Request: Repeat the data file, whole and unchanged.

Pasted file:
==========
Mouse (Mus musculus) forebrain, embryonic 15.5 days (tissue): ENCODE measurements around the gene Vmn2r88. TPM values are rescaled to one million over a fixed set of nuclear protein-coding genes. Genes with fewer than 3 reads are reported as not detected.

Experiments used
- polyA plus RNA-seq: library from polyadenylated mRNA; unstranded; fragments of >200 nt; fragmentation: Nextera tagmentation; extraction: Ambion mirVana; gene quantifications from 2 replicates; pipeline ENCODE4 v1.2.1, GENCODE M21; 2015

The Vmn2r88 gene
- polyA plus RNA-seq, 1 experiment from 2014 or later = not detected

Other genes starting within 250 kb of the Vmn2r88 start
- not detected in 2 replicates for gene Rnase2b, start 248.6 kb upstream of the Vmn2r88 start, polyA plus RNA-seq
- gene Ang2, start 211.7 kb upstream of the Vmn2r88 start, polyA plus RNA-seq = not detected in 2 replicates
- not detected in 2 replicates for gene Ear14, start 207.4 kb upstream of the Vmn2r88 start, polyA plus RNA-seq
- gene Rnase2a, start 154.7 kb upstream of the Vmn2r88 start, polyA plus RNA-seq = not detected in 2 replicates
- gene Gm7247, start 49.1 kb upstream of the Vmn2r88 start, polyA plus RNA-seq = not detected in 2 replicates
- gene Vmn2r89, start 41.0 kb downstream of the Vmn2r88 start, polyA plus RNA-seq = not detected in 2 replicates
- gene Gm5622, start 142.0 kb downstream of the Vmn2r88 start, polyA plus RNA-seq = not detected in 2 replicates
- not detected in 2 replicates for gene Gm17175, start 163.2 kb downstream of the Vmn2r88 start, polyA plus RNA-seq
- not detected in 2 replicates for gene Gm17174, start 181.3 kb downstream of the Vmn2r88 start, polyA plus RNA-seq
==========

Mouse (Mus musculus) forebrain, embryonic 15.5 days (tissue): ENCODE measurements around the gene Vmn2r88. TPM values are rescaled to one million over a fixed set of nuclear protein-coding genes. Genes with fewer than 3 reads are reported as not detected.

Experiments used
- polyA plus RNA-seq: library from polyadenylated mRNA; unstranded; fragments of >200 nt; fragmentation: Nextera tagmentation; extraction: Ambion mirVana; gene quantifications from 2 replicates; pipeline ENCODE4 v1.2.1, GENCODE M21; 2015

The Vmn2r88 gene
- polyA plus RNA-seq, 1 experiment from 2014 or later = not detected

Other genes starting within 250 kb of the Vmn2r88 start
- not detected in 2 replicates for gene Rnase2b, start 248.6 kb upstream of the Vmn2r88 start, polyA plus RNA-seq
- gene Ang2, start 211.7 kb upstream of the Vmn2r88 start, polyA plus RNA-seq = not detected in 2 replicates
- not detected in 2 replicates for gene Ear14, start 207.4 kb upstream of the Vmn2r88 start, polyA plus RNA-seq
- gene Rnase2a, start 154.7 kb upstream of the Vmn2r88 start, polyA plus RNA-seq = not detected in 2 replicates
- gene Gm7247, start 49.1 kb upstream of the Vmn2r88 start, polyA plus RNA-seq = not detected in 2 replicates
- gene Vmn2r89, start 41.0 kb downstream of the Vmn2r88 start, polyA plus RNA-seq = not detected in 2 replicates
- gene Gm5622, start 142.0 kb downstream of the Vmn2r88 start, polyA plus RNA-seq = not detected in 2 replicates
- not detected in 2 replicates for gene Gm17175, start 163.2 kb downstream of the Vmn2r88 start, polyA plus RNA-seq
- not detected in 2 replicates for gene Gm17174, start 181.3 kb downstream of the Vmn2r88 start, polyA plus RNA-seq